remove and destroy all infected tomato plants. Clean up and
dispose of as much tomato plant debris as possible.
Cankerworms, also knows as inchworms are a common pest at
this time of year. There are actually two species of cankerworm:
spring cankerworm, Paleacrita vernata, and fall cankerworm,
Alsophilia pometeria. Though the common names may suggest
otherwise, larvae from both species appear in the spring.
"Spring" and "fall" refer to when the females lay their eggs.
feed on a wide variety of deciduous trees including oak, ash,
elm, linden and apple. Larvae vary from green to reddish-brown to
black and have one or more white, pale green, or black stripes.
Cankerworms are general defoliators and may skeletonize leaves.
Eventually, only the midribs of leaves remain.
can be detected by rapping on branches. This disturbs
cankerworms, which betray their presence by dropping down on
silken threads. If necessary, insecticidal treatments may be
applied. Labeled insecticides include permethrin (Bug Stop,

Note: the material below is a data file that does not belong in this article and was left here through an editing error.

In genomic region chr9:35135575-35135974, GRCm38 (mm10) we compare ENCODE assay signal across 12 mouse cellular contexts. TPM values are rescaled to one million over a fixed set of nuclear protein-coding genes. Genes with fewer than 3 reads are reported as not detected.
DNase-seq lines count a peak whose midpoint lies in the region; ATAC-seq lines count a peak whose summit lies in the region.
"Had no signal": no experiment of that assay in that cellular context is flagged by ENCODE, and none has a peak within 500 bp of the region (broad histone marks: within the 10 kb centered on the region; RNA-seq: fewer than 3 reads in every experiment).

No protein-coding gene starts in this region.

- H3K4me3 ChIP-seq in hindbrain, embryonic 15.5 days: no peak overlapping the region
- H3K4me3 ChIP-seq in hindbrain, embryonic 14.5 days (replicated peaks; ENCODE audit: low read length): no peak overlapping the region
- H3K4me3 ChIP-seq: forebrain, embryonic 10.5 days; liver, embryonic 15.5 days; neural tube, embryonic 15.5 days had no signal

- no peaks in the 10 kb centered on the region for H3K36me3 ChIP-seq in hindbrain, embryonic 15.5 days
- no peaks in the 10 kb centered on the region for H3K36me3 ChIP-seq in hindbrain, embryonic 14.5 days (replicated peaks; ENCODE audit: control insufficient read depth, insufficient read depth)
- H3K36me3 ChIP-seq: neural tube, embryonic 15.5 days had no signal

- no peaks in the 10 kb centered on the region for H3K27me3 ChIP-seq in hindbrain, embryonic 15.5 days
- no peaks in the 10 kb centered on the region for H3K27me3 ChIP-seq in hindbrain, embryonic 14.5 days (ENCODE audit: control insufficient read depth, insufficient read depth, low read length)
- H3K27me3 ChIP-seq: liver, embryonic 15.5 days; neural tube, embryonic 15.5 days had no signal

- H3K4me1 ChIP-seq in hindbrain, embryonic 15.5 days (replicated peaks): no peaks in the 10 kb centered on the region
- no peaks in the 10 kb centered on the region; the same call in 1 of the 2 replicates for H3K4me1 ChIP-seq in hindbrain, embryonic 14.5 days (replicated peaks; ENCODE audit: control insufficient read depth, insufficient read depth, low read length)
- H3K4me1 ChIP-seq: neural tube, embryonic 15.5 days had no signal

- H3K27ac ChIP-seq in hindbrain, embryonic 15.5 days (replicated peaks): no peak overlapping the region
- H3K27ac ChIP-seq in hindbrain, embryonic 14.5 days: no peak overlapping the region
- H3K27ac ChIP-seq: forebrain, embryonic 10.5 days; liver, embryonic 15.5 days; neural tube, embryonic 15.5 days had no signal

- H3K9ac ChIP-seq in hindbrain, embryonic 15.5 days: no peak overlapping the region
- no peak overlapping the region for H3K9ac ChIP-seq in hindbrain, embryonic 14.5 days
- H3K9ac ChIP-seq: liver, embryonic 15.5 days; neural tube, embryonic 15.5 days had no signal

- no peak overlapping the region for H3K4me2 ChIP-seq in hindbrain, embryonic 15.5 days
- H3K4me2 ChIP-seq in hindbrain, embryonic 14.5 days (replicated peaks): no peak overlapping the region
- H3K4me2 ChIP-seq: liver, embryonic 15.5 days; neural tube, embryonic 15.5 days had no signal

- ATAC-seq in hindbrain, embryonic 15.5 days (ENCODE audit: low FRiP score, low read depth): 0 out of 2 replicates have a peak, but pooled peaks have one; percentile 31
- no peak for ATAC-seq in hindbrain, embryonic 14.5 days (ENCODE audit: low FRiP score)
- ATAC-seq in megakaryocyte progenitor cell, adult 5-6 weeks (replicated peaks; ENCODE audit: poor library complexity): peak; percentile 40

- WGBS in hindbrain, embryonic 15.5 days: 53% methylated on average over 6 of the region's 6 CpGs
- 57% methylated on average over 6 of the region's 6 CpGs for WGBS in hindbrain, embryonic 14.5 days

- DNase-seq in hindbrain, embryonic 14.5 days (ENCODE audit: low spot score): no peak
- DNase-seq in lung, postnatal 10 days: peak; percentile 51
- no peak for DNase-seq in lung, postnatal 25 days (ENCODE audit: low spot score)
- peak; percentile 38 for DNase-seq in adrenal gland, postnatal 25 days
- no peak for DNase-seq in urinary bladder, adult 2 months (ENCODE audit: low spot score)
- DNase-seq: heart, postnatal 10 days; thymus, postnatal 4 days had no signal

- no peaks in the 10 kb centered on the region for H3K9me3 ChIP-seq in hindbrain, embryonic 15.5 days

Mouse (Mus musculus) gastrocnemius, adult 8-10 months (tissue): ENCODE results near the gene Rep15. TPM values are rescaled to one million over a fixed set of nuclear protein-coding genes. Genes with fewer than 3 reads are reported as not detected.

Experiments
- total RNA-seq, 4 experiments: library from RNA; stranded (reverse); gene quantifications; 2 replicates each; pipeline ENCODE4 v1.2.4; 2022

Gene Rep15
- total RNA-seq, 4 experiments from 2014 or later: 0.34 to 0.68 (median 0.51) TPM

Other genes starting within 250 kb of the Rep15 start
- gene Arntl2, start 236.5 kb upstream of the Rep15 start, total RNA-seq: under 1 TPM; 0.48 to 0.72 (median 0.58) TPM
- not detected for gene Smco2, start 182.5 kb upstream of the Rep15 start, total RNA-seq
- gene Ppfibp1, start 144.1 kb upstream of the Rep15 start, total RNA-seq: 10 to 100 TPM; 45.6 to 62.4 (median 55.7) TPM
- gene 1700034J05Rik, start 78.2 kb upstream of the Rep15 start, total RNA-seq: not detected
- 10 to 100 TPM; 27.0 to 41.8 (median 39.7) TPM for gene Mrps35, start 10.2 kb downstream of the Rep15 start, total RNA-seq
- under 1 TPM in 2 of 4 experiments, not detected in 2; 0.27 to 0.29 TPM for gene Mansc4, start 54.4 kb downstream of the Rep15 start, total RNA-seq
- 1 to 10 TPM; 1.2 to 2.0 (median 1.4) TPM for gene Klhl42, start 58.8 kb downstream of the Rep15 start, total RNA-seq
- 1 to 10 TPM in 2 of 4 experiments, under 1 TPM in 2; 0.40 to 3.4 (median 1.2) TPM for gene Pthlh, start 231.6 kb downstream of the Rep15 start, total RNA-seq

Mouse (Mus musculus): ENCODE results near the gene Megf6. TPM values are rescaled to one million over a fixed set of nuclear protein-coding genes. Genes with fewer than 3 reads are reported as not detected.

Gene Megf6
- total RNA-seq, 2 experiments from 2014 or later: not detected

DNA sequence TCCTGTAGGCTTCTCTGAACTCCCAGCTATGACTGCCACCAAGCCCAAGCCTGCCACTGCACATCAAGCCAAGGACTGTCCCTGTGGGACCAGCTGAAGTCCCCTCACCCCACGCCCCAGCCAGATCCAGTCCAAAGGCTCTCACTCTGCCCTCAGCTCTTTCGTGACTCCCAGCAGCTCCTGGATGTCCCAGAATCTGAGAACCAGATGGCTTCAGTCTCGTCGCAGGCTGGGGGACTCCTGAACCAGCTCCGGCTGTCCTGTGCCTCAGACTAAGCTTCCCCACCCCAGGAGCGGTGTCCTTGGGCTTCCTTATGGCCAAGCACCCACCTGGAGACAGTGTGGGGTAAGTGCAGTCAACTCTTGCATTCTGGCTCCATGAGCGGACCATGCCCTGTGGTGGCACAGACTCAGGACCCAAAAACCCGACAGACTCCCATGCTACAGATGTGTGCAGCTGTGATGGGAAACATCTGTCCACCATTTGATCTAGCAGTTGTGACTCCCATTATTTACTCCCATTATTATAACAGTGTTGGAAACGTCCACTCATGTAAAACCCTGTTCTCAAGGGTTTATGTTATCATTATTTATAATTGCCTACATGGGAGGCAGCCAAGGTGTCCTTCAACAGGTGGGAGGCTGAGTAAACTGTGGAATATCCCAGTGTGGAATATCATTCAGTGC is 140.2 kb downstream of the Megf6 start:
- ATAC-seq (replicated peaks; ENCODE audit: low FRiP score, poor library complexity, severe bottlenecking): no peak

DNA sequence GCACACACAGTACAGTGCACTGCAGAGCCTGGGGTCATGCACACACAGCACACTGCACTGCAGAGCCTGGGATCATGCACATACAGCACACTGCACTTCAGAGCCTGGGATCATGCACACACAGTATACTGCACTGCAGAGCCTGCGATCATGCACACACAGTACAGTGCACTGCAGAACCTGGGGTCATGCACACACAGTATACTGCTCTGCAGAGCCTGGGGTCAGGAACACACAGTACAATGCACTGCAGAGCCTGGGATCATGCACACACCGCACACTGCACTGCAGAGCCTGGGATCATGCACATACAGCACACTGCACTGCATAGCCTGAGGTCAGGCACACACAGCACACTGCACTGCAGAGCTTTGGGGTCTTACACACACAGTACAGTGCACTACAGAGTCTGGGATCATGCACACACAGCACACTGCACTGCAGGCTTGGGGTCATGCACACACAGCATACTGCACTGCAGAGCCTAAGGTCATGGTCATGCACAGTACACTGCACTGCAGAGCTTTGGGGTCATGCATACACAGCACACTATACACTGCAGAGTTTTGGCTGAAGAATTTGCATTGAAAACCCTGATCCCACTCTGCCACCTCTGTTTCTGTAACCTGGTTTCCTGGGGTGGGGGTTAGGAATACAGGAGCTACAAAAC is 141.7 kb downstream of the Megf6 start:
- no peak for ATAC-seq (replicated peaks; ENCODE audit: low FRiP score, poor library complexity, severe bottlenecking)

Bonide Eight, Kill-A-Bug II), carbaryl (Sevin) and cyfluthrin
(Bayer Lawn and Garden Multi-Insect Killer).
Most of us are creatures of habit. When it comes to mowing your
lawn you probably follow the same back and forth pattern every
time you cut the grass. Unfortunately this regular practice will
eventually wear ruts in the lawn where the mower wheels
repeatedly follow the same path. To avoid this problem try a
four-way rotation of cutting patterns. Picture your lawn as a
sheet of paper and try these patterns. Next week - tango
Horizontal - left-to-right, turn, right-to-left across
Vertical - top-to-bottom, turn, bottom-to-top across
Diagonal 1 - bottom-left to top-right, turn, top-right
to bottom-left. Work toward corners.
Diagonal 2 - bottom-right to top-left, turn, top-left
to bottom-right. Work toward corners.
"I like trees
because they seem more resigned to the way they have to live
than other things do."